Developing and maintaining friends can be challenging for children with ADHD. Their increased level of activity, impulsivity, and talkativeness can make interactions difficult. The ability to read social cues and knowing how to interact and get along with others does not always come naturally to children with ADHD. Teasing, bullying, and rejection are common experiences for children with ADHD. As a result, parents of children with ADHD must take an active role in organizing playdates and social activities that provide their children with opportunities to develop lasting friendships. In addition, parents must take an active role in teaching their children specific ways to be a friend. Here are some helpful tips to incorporate into your child’s daily life to assist him with developing friendship skills.
- It is important to remember that children with ADHD are typically delayed in their social development. Therefore, they will require supervision on play dates and social activities beyond what is typically expected.
- Encourage your child to invite peers over for fun social activities or playdates.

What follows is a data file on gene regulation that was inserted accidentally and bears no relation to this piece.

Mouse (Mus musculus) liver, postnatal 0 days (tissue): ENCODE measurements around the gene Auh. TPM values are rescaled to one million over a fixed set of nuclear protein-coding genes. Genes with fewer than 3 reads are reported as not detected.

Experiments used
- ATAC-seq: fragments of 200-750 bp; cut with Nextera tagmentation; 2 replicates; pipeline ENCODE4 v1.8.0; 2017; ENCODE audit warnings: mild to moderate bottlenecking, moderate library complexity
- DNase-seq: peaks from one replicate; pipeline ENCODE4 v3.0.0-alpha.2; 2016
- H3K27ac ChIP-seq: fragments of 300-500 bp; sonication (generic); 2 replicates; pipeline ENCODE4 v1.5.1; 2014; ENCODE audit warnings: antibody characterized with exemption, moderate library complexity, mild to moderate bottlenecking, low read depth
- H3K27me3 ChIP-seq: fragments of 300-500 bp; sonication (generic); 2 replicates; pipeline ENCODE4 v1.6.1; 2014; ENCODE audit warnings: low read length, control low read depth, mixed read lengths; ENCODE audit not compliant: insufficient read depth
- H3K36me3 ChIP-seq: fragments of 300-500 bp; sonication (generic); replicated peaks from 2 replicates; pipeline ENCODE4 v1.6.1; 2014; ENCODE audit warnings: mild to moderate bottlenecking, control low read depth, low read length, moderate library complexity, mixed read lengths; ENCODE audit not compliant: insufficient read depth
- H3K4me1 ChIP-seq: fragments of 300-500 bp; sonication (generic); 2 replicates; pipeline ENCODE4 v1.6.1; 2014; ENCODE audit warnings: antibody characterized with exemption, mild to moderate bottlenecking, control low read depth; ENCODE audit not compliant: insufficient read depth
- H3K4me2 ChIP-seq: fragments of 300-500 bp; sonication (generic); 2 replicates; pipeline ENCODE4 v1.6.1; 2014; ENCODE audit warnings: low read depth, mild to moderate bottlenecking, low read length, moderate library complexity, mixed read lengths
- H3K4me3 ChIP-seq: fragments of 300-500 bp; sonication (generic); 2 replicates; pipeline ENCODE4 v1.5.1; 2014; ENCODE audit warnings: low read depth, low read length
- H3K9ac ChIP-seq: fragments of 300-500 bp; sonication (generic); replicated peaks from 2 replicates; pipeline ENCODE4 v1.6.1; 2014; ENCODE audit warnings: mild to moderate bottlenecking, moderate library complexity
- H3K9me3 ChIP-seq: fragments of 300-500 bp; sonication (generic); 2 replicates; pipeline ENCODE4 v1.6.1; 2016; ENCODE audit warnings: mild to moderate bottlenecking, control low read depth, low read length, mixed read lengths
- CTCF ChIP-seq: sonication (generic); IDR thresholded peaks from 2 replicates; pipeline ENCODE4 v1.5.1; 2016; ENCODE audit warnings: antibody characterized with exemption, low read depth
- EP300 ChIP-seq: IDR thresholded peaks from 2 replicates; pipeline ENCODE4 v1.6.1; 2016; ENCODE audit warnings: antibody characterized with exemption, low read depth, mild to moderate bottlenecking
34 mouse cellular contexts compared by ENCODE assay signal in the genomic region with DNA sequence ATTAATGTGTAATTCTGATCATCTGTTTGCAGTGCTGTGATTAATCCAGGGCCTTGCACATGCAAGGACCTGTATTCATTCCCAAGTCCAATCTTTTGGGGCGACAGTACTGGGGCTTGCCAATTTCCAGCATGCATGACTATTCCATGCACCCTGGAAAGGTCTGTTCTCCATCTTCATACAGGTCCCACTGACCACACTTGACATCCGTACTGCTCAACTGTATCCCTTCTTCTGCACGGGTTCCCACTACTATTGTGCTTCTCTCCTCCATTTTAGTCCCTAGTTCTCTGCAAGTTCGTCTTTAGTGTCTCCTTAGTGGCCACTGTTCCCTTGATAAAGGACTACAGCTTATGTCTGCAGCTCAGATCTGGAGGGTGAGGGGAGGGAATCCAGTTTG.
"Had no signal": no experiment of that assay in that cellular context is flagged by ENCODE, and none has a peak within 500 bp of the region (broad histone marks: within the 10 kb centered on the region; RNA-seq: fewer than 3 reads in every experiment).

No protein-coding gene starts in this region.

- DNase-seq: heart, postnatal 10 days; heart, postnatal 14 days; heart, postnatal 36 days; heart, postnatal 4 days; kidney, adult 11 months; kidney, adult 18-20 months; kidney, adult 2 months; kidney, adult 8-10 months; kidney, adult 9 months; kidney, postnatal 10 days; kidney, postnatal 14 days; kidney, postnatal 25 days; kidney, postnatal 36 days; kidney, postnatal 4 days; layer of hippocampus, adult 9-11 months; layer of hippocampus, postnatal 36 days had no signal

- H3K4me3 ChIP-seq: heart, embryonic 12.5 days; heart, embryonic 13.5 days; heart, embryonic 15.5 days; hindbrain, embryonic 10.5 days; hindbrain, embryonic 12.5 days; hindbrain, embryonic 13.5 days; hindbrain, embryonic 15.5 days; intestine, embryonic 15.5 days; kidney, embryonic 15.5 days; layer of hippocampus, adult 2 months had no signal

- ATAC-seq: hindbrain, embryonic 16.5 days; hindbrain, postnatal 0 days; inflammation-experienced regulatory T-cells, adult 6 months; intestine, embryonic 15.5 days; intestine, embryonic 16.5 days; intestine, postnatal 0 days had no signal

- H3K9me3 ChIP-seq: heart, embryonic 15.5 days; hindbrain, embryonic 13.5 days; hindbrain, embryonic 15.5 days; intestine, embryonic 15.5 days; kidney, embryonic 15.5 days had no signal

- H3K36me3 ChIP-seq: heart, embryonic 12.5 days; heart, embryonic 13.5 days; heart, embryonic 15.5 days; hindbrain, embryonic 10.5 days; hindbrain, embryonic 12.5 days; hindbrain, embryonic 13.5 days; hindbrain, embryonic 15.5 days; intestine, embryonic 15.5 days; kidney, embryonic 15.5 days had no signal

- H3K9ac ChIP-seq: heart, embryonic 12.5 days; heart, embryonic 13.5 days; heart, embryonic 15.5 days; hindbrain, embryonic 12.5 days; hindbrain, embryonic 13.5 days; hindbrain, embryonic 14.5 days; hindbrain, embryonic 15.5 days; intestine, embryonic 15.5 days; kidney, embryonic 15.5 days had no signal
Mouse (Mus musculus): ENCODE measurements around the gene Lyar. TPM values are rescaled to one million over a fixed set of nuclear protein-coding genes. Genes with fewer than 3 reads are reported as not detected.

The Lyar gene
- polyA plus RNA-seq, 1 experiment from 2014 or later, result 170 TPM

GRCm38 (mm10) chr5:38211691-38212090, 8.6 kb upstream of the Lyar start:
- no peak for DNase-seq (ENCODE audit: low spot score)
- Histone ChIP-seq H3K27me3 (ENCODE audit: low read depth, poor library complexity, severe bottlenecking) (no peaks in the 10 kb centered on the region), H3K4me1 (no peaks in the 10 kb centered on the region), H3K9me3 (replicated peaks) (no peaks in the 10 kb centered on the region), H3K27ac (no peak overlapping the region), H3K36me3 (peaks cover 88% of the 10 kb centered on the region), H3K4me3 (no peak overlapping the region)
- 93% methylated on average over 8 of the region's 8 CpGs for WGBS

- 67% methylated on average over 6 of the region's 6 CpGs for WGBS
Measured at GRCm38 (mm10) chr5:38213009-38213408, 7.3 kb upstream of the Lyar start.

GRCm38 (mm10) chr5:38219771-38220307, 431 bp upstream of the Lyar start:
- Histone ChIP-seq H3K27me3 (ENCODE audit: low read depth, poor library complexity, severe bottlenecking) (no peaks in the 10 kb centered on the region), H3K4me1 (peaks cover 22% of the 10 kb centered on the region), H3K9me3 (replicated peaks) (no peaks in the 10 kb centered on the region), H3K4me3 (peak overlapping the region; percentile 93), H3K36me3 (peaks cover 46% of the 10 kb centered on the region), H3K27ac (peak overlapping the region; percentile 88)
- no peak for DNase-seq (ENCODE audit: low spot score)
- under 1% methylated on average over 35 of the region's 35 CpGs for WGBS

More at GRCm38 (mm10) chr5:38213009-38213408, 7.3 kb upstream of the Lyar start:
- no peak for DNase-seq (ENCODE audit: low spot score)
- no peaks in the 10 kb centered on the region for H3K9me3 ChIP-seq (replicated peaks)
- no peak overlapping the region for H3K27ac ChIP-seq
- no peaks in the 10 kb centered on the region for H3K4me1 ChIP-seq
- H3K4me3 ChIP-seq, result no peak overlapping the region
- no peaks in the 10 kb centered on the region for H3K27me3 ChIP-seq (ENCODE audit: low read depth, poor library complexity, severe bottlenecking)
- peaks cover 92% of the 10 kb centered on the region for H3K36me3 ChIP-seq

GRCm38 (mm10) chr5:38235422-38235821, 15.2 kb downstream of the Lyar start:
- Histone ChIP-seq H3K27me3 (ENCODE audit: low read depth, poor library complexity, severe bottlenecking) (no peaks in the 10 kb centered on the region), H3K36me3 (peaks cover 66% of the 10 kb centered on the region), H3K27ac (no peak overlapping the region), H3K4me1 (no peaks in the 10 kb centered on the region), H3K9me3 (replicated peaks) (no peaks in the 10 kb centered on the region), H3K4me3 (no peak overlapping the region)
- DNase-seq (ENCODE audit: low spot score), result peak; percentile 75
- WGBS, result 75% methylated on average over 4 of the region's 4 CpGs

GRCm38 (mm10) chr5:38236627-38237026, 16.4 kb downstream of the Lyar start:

- Plan a fun activity and ask your child if she would like to ask a peer to join her.
- Initially playdates or social activities should be kept to one-on-one until your child is able to handle interacting with more than one playmate at a time.
- Playdates should be kept time limited so that they can be successful. This will also limit the possibility of the two children becoming tired of each other and finding themselves in conflict.
- During playdates its important to help your child with social skills, such as sharing, taking turns, and offering and receiving positive feedback.
- It is important to remind your child before the social activity that if he has a meltdown in front of his friend, that friend may not want to come over again. Encourage him to come and ask for help before he has a problem.
- Praise your child’s attempts at socialization regardless of the his success level.
We offer social skills groups to help children improve their social interactions. If you or someone you know would like more information contact our office at (503) 352-0240.